Ever since I can remember I have been taught that the Northerners were the noble, valiant, forward-thinking heroes that made the radical decision to see people as people no matter the color of their skin, and the Southerners a money hungry, backwards, racist group of no-good bad guys fighting to keep other human beings under their own power. Some of that hero aspect of the North was removed here, which I think is a good thing. Heavens is realistic in its portrayal of abolition as a political stance more than a moral one, the unfortunate order of things that is simply the way things are done in Washington.

I’m a big history fan. The show was peppered with famous historical names, bringing to life what I had only read in countless textbooks over the years. This would have been sublime, if I had only remembered who these people were. Heavens expects a certain level of prior knowledge from its audience, which is not a bad thing. But I would be lying if I didn’t admit there were portions and characters that left me in the dust. This is not to say I wanted verbal rundown of every historical figure that graced the stage, that would have been awful. I only wish it were possible to have achieved some subtle explanation of a few of the less household names, like John Brown or Dred Scott, so that I was able to grasp the narrative a little better instead of having to Google them during intermission.

Illinois is not necessarily well known for the honesty of their politicians. But Abe we’ve got, and we’re proud of him. I feel as though I have seen Lincoln a hundred times. This is an immense challenge for anyone attempting to portray him. Everyone watching already feels as though they know exactly what to expect from him. Lawrence Grimm gave us a look at the Lincoln we hadn’t seen. He was just as I expected, with the added bonus of intense sudden mood changes from profound grief to fatherly humor. I was a bit taken aback by the jovial nature of Grimm’s physicality, as Lincoln seemed to have a bit more of a spring in his step than was described in the weariness of his tone.

Lincoln’s relationship with Mary Todd (Linda Reiter) was lovely, but absolutely eclipsed by that of Lincoln and John (Drew Schad), Lincoln’s private secretary. He lovingly and exasperatingly pushes Lincoln towards his necessary POTUS duties, and it’s a work marriage like I’ve never seen before.

What I didn’t like was a scene where Lincoln heads to the Ford Theatre (not that scene) and meets a bunch of the actors during a rehearsal. He is casual and friendly, shaking hands with all of these average citizens and smiling, asking questions, being funny and charming. The single black actor in the show, Darren Jones, was the janitor here and spent this scene drooling across the stage at Mr. Abraham Lincoln. Eyes wide and large, reverent, smile. Lincoln did not give him the time of day, not even a glance. And yet our janitor here remained smitten, fat lip and all, mouthing big words like “solemnity” he heard being spoken across the room.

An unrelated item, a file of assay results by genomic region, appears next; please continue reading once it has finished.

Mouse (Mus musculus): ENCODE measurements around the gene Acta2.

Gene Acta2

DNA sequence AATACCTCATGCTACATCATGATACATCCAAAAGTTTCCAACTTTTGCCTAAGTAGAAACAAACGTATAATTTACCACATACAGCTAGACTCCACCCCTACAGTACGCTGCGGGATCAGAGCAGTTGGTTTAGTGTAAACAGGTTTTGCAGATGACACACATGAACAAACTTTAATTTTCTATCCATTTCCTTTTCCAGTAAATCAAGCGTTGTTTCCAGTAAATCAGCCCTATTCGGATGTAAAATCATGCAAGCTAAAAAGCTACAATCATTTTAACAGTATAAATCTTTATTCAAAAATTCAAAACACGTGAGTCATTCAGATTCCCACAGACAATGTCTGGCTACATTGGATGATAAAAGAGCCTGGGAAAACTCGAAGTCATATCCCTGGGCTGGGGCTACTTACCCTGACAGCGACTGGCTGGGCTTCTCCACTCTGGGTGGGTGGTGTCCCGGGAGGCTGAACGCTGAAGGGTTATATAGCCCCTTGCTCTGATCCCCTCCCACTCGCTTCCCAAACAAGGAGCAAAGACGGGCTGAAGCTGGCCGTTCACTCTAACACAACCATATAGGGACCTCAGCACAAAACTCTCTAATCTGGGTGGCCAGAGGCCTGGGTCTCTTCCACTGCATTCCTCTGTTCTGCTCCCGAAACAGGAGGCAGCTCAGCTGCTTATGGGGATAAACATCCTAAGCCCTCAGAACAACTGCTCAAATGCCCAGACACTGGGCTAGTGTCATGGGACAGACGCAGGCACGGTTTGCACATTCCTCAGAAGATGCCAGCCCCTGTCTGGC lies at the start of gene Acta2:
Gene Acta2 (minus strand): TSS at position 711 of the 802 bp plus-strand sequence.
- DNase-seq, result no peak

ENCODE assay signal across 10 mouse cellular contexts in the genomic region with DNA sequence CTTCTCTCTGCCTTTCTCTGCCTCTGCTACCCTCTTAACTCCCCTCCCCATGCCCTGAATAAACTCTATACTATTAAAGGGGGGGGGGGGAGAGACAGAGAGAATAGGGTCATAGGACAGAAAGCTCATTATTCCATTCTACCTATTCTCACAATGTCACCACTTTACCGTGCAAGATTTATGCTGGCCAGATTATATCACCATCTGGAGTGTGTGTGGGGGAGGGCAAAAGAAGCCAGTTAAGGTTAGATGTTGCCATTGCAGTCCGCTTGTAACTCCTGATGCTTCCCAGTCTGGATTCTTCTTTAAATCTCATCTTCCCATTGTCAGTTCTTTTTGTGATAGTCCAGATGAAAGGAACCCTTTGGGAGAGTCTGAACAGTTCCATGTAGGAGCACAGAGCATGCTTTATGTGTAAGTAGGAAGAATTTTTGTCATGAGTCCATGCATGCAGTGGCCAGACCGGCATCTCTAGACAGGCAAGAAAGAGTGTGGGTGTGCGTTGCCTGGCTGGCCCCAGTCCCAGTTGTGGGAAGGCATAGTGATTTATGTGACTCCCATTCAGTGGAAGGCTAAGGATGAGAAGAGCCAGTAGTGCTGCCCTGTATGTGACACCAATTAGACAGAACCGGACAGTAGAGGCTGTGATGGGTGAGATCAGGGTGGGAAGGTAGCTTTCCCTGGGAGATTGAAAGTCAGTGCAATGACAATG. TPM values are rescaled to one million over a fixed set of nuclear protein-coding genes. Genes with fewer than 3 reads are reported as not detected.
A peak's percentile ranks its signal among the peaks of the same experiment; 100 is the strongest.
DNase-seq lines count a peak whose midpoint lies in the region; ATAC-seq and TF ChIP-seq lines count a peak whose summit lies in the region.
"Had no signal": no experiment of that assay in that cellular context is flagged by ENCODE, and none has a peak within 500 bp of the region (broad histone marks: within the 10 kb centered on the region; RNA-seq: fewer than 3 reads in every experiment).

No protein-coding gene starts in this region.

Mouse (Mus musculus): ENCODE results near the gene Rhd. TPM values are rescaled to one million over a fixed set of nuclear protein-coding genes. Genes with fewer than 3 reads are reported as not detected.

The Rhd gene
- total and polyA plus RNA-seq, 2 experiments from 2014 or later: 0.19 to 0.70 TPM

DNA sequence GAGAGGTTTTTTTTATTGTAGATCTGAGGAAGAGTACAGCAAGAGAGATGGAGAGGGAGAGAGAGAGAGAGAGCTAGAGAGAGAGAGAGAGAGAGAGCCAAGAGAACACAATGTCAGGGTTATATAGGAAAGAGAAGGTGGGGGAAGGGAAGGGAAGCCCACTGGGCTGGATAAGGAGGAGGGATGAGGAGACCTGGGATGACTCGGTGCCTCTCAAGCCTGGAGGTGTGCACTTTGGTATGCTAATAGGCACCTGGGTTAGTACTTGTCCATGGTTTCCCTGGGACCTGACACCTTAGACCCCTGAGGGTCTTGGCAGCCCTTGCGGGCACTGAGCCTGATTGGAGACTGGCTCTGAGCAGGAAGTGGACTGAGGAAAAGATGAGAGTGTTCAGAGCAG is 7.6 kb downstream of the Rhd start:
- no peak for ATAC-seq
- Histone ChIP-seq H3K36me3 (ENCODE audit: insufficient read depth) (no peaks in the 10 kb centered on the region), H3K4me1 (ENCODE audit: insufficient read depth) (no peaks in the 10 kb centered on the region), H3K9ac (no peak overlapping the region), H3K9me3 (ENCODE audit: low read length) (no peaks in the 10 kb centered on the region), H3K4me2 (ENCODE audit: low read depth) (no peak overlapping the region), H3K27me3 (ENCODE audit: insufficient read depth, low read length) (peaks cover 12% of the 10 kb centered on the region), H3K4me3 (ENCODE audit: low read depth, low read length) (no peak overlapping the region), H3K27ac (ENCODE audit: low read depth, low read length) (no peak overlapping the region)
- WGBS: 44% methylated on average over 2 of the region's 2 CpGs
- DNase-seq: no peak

I wasn’t too happy. Sure, I get it. Not treating POC with an ounce of human decency was (is) a problem, and that is part of the reason Lincoln is as famous as he is. Deeming those with a darker skin tone incapable of basic human understanding and regular emotion is why we were able to assign monetary value to a person and relegate them to a less than secondary status in society for decades. But I couldn’t seem to get behind this choice. I was just uncomfortable. Harmful stereotypes were being too heavily played into, and while I’m sure it was for the sake of historical accuracy and story, I was not down with it.

The show ends with Lincoln crafting the Emancipation proclamation. And that’s great! But it left me a bit befuddled, as I all of a sudden found myself thinking, “Was this a show about slavery? Did I miss something?” Because although slavery was obviously not ignored, it didn’t seem to be the major focal point until late in the show. Wrapping up the play that way made me think that that had been the focus all along, making me feel as though the narrative was not clear.

We had the privilege of discussing this play with members of the cast afterwards, and I asked them what Heavens was about. They responded with moral leadership, and I can see that. However with so many themes at play here—wrestling with grief and mental illness, fighting an enemy composed of your own men, the basic politics of war—I never felt grounded in any specific purpose, probably because the show’s length was excessive. I would have remained on board if a way had been found to make the production more concise. The Heavens Are Hung in Black is a history lesson that needs to learn what it’s trying to say before it tries to teach us.

LOGAN MCCOLLUM
Lenses: Age 16, Student, Black, Femme

Shattered Globe’s The Heavens Are Hung in Black is a period piece centering around President Abraham Lincoln’s private life. We get inside Lincoln’s head (literally) in this two-and-a-half-hour show. I’m not much of a history buff, so I found myself learning something new every scene, but I also found myself fighting to stay interested—and often times, awake—due to the thickness of the history.